Whilst much of the action has been traditionally focused on Soho, there are also burgeoning gay scenes in Earl’s Court and in the painfully trendy areas of Shoreditch, Hoxton to the east, and Vauxhall.
If it’s a new frock you need, bargains can be found with many markets across the city, the hotbed of mainstream retail that is Oxford St and more high-class stuff in the flashy boutiques and fashion houses of Bond Street, Chelsea and Knightsbridge.
When to come.
England’s weather doesn’t have the best reputation on earth but it’s hot in the summer so come then if you want to drink, dine and people watch al fresco, otherwise you can re-enact scenes from Bridget Jones’s Diary midwinter with a big coat or some skimpy knickers, whichever you prefer.
Acting as the highlight of London’s gay calendar, the annual London Pride LGBT cultural festival, which traditionally takes place from mid-June to early-July, is among the largest and most exhilarating of its kind.
Outside of London, the United Kingdom has one of the largest gay and lesbian communities anywhere in the world, and there are two other gay scenes of notable size in the seaside town of Brighton and on Manchester’s Canal Street.
SAN FRANCISCO, USA
San Fran is probably the most gayest city in North America! Check out this vine of one of the recent parades the city hosts yearly.
San Francisco is apparently 15% gay according to the Gay Travel website gaytravel.com which is something of a record in the USA. There are many different neighbourhoods that cater to gay solo travellers but ground zero for the gay community in SF is Castro which has all the trappings you’d expect from a liberal area.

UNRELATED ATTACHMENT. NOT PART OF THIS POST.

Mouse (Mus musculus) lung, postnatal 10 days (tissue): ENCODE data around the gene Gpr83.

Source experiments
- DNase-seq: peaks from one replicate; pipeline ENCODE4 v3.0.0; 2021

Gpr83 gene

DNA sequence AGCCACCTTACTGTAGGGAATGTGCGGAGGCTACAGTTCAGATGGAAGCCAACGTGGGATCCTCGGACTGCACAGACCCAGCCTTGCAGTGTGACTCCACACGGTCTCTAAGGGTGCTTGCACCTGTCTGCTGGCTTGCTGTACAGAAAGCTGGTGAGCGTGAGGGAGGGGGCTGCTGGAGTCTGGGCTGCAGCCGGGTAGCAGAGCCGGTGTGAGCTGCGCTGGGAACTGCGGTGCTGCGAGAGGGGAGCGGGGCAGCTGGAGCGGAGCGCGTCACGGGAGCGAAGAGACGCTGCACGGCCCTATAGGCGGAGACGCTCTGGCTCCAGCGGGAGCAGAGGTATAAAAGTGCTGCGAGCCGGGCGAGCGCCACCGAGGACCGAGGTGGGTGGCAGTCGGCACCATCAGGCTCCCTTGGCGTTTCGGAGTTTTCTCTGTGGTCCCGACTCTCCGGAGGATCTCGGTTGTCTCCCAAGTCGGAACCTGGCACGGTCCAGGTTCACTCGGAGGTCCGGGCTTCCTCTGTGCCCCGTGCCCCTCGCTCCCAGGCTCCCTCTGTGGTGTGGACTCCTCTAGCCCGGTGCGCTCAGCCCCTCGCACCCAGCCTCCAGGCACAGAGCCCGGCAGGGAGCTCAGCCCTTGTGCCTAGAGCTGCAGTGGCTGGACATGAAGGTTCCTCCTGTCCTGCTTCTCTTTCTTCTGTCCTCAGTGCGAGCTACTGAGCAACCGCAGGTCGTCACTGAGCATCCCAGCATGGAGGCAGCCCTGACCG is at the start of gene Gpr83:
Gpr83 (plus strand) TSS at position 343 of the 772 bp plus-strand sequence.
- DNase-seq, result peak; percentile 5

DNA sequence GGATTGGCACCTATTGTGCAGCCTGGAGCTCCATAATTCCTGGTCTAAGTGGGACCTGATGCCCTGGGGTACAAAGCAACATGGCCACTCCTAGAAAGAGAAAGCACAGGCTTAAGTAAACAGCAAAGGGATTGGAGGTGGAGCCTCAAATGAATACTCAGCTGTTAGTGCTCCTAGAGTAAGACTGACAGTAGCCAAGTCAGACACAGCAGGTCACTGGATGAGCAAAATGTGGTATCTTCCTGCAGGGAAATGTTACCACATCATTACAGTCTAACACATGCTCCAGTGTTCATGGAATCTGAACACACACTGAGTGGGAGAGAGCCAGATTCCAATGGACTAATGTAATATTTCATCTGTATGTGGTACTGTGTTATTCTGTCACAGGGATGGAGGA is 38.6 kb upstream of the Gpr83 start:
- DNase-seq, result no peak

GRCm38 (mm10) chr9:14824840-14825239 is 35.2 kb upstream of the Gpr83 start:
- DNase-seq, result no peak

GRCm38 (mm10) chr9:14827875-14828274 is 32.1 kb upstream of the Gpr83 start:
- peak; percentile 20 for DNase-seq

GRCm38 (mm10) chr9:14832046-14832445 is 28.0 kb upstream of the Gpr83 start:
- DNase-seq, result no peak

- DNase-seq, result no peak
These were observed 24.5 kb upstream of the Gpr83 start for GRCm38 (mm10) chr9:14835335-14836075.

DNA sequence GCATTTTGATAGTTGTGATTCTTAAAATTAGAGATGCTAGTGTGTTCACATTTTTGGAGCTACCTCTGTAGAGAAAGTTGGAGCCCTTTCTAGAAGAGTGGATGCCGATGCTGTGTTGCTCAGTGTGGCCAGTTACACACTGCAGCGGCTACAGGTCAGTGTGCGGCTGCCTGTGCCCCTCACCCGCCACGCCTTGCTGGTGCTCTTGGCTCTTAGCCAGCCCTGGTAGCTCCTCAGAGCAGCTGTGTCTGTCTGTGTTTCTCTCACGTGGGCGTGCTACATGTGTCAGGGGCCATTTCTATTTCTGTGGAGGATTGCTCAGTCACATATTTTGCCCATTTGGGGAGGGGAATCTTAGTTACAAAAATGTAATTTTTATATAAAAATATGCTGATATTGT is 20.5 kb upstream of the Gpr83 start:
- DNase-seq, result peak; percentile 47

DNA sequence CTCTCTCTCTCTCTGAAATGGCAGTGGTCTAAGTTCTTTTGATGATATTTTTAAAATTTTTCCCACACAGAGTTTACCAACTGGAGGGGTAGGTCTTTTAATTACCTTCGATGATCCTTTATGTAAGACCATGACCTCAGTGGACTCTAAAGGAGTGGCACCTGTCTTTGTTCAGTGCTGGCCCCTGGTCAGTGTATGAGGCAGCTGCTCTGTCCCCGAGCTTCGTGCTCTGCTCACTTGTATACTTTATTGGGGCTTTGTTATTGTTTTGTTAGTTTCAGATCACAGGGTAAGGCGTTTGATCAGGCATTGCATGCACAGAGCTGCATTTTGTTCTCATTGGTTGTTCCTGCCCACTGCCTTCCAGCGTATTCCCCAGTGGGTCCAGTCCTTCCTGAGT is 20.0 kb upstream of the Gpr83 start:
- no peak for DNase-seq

However don’t let Castro consume all your time in San Francisco as the city is very liberal, in fact the whole of California is pretty accepting of everyone, whatever their background or sexual orientation!
Beyond the Castro district there are many bars, restaurants and clubs that cater for the gay travellers so like we said, don’t be afraid to explore the city as there are heaps of easy ways to get around such as the tram network.
The San Fran area can be chilly in the winter time with the fog rolling in from the bay but it is a a year round destination.
SOME OTHER PLACES TO CONSIDER
Gay Bangkok, Thailand – Oh Bangkok! What a city to travel too and hang out in! Thai culture is pretty liberal and with a massive trans-gender scene it is a great gay destination. The city is the hottest on the planet according to wikipeadia Bangkok.
Gay Sydney, Australia – Probably the gay capital of the Southern Hemisphere, has a very open and relaxed view to pretty much everything. You might not get the liberal vibe in other parts of Australia though such as Brisbane which suffers from the true blue Aussie masochism.
Gay Auckland, NZ – Just a few hours flight from Sydney, Auckland is like a younger cousin of the big Aussie cities but also hosts a very liberal population. It is the largest Polynesian city in the world.
Of course there are some destinations that gay folk may never consider travelling too but on their own they may have a different perspective.
— Guardian Travel (@GuardianTravel) October 20, 2014